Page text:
When acidic forming food is consumed, starting with digestion and continuing until elimination, it produces toxins that the body must deal with. Denatured foods are toxin producers and as a result have the greatest negative impact on pH balance within the body. Highly refined and processed, denatured foods are void of any usable nutrients, yet retain their caloric value – the worst combination. Toxins in the body lead to premature aging through cell degeneration. Aside from food, most prescription drugs, artificial sweeteners and synthetic vitamin and mineral supplements are extremely acid-forming.

Athletes in peak training are the most affected by acidosis. Vigorous exercise creates stress in terms of muscle trauma cased by the workout. Physiologically speaking, hard exercise is the stressor but equally important is rest and recovery. The correct balance of theses two opposing elements is the recipe for growth. Already physically stressed, many athletes also must deal with various types of performance anxiety. An increased metabolism is yet another factor athletes are met with, further lowering pH. Furthermore, athletes require more food in general with an emphasis on protein to aid muscle recovery.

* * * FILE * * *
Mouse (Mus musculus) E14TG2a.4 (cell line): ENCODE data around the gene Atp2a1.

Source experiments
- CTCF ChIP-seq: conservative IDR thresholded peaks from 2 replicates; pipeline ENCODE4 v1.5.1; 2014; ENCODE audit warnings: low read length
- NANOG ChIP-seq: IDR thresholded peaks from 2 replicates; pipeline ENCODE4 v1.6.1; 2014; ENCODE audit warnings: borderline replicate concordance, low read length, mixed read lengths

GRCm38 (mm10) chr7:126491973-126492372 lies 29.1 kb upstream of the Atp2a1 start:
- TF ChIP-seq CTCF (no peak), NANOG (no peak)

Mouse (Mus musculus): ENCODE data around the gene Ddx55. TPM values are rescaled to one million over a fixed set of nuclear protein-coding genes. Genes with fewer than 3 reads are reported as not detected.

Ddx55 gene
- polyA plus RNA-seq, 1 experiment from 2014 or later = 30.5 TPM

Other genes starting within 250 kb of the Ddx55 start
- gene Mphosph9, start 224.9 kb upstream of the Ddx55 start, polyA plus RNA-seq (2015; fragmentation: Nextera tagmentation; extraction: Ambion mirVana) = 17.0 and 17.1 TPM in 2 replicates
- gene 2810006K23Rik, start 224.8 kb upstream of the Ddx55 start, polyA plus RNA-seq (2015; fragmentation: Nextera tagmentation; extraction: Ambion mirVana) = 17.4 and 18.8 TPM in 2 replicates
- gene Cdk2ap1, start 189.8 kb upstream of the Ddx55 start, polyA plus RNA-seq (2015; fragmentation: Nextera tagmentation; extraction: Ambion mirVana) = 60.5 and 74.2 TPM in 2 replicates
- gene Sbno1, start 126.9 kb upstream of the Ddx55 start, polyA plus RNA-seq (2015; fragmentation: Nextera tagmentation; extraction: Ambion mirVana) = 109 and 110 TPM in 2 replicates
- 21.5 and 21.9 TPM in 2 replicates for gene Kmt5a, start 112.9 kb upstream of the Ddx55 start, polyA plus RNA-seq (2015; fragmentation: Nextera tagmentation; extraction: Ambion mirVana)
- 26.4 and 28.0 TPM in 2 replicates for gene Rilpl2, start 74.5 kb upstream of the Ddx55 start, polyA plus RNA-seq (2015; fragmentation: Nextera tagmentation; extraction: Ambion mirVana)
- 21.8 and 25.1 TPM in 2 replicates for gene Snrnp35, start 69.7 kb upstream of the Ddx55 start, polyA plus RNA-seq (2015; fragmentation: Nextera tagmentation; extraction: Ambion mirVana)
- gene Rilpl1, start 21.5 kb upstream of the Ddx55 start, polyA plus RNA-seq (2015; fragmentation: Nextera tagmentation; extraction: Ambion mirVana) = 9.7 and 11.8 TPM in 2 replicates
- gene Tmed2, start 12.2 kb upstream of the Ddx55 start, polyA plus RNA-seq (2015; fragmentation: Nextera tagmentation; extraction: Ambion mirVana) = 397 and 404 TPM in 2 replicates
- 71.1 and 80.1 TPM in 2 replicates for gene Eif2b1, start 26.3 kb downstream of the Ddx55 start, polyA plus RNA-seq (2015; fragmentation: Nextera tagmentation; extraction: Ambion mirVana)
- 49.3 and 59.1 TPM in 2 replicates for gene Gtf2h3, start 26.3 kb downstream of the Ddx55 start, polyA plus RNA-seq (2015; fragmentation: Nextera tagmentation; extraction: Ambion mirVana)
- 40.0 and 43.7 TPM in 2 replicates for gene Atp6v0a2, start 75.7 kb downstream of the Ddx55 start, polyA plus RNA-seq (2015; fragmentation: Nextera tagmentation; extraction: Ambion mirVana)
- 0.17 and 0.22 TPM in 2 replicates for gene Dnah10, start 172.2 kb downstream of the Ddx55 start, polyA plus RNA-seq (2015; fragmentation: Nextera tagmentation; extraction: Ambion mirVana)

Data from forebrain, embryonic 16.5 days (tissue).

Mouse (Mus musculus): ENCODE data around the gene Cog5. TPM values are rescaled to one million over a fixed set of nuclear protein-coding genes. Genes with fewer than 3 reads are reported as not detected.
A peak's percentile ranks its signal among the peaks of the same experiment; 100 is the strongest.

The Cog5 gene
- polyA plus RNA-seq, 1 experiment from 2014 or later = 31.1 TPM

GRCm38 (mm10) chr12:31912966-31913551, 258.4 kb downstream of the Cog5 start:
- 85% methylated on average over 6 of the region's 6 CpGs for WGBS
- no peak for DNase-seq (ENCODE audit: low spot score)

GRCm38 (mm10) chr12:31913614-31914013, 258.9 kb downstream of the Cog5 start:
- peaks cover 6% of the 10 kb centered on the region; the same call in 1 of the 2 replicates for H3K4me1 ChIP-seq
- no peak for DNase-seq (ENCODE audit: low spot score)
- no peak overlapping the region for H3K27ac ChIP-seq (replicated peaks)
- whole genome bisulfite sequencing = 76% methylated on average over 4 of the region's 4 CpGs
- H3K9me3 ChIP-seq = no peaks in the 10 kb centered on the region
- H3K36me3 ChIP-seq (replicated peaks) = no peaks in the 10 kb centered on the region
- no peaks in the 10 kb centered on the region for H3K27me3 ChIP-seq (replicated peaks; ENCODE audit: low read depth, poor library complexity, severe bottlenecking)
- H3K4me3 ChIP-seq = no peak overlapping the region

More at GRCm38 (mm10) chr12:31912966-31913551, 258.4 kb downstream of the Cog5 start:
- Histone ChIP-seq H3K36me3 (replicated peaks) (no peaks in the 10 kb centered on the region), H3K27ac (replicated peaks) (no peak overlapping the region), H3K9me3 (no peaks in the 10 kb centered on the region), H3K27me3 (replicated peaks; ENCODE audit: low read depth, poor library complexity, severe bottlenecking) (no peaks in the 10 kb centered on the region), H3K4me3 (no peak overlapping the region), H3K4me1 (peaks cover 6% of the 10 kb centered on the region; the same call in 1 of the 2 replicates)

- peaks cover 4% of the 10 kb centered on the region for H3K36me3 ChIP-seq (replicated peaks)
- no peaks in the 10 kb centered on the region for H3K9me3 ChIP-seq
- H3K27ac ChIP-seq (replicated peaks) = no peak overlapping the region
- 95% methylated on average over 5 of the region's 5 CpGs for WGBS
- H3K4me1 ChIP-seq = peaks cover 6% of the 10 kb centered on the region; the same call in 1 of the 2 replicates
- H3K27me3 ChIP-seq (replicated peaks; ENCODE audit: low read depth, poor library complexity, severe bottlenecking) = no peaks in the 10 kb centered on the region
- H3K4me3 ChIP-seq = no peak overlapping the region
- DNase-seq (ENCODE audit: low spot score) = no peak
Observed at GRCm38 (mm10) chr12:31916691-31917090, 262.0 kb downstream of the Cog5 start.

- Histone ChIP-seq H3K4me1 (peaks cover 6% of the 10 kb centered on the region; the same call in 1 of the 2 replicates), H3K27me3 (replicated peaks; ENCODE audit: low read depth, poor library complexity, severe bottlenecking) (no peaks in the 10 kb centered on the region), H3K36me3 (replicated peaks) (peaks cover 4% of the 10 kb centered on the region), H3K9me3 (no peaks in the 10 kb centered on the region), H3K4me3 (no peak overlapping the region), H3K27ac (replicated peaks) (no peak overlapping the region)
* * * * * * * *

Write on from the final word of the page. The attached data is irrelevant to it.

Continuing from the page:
For recovery to be expedited, alkalizing foods, such as those rich in [...]

By |October 22nd, 2012|Athletics| Comments|

Whole Foods for Optimum Health

As a professional endurance athlete I have had to learn to deal with high levels of stress.

Not just mental stress from competition, but also extreme physical stress from training over 30 hours a week. If I am not able to recover from a workout quickly, my training sessions will have to be spaced further apart and the rate at which I improve will diminish.

An important fact to be aware of is this: The body’s response to stress is the same, whether it be the physical demands of sport, the environmental strains of breathing polluted air, a poor diet or the hectic pace at which most of us now live. A full, productive life will undoubtedly be a catalyst for an elevated stress level. Stress slows progress and therefore it must be minimized for us to reach our full potential. Success at anything starts with the ability to effectively cope with stress.

I believe the greatest impact we can have on overall stress reduction, is dietary. It is estimated that as much as 40% of all stress can be attributed to a poor diet, something I call nutritional stress. Contributing factors include over-consumption of processed foods and the under-consumption of nutrient dense whole foods that support biological function, activity level and regeneration. Consistently eating acid-forming foods is also a culprit.